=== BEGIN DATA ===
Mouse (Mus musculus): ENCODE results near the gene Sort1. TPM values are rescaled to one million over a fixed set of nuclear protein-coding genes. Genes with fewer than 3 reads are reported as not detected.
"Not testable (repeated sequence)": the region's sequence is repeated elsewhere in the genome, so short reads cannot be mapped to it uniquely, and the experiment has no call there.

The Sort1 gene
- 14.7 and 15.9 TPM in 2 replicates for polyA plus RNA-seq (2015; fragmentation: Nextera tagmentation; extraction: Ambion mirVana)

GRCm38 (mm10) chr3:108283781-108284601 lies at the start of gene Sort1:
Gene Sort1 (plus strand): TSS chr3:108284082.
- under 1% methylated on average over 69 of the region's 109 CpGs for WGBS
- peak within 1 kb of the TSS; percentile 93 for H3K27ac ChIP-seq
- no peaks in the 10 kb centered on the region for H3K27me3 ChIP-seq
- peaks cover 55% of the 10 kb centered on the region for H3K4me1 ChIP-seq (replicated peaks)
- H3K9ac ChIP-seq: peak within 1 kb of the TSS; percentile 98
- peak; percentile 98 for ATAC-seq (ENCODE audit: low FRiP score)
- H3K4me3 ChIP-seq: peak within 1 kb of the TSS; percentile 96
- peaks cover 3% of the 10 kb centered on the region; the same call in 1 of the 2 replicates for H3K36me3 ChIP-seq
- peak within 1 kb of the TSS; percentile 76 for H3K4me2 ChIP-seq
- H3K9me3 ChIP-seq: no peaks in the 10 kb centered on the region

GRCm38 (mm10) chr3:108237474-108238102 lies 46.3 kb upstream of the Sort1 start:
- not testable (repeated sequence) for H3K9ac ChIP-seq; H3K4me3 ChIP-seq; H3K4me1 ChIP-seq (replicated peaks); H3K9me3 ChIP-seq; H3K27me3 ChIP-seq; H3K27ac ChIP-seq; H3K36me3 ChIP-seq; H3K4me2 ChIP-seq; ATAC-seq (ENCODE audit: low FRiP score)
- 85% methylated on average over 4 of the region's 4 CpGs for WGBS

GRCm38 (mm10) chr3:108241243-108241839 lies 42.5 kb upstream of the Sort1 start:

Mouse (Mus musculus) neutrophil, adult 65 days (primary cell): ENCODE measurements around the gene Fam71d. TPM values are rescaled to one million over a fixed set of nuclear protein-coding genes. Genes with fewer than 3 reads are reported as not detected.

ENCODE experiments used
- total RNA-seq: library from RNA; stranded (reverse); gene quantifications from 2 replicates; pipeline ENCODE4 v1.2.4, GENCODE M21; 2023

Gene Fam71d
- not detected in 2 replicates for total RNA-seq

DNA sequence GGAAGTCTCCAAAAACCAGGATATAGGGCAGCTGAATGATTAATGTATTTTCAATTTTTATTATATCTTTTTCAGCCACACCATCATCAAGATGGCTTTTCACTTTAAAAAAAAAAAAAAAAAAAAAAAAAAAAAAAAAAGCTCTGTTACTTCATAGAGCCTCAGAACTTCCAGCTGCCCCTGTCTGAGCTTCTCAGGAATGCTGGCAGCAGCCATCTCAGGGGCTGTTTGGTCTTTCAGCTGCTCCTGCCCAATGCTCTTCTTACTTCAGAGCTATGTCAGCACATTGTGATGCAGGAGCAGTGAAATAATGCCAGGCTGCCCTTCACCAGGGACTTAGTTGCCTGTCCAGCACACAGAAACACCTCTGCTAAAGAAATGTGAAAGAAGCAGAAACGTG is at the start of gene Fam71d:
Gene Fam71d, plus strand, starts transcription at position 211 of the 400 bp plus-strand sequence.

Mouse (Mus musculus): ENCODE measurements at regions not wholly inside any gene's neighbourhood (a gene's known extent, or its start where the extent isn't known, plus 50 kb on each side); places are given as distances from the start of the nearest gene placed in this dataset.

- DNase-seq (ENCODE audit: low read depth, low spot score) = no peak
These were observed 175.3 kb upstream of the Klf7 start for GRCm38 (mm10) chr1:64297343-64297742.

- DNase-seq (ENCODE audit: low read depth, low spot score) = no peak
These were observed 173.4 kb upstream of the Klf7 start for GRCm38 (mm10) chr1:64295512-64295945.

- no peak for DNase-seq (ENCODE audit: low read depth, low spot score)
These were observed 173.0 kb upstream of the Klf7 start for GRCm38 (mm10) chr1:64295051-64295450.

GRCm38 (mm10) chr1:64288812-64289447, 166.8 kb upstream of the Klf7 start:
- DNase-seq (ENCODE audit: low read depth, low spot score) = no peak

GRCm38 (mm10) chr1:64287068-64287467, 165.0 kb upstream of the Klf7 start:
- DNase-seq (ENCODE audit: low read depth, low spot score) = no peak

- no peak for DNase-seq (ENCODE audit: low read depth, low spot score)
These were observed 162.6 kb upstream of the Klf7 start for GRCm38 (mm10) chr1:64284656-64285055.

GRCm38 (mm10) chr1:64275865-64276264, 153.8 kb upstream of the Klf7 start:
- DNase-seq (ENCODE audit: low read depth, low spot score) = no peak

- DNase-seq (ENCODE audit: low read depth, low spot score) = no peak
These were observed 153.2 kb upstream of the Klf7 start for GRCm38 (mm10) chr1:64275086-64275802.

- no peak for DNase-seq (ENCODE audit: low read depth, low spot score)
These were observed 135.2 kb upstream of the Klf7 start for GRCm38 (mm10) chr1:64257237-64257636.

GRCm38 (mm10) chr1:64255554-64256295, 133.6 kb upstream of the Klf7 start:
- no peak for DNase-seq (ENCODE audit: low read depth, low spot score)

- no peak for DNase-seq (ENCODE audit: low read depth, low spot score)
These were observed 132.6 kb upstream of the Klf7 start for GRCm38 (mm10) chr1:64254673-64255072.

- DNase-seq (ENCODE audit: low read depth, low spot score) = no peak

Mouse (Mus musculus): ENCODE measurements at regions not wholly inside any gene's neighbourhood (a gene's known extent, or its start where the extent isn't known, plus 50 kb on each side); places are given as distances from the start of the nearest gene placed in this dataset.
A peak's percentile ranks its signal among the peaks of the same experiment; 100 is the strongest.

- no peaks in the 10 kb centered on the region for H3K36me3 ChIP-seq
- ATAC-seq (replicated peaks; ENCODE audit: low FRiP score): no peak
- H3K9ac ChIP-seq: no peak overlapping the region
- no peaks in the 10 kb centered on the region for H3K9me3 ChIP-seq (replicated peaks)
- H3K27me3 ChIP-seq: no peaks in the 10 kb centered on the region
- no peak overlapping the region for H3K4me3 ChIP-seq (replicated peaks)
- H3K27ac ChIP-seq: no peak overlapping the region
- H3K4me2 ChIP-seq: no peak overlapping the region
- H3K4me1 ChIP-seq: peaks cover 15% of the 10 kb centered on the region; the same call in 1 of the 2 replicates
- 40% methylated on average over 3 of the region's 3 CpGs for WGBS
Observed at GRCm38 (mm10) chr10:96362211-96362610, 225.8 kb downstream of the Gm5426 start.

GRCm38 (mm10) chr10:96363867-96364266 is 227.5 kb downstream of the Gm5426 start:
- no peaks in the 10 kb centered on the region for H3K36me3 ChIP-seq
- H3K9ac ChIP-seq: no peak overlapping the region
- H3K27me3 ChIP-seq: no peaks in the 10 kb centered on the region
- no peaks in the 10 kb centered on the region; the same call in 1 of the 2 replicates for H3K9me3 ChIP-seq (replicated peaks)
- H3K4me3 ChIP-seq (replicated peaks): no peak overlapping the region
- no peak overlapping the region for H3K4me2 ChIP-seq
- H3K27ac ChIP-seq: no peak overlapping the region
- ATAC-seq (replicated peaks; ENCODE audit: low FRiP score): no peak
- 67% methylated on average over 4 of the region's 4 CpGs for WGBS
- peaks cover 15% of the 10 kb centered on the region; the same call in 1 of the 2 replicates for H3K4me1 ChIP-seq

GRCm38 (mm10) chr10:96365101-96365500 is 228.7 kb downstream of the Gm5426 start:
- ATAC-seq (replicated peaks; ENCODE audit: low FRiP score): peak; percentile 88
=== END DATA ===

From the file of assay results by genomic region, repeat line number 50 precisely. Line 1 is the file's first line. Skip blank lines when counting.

These were observed 132.6 kb upstream of the Klf7 start for GRCm38 (mm10) chr1:64254673-64255072.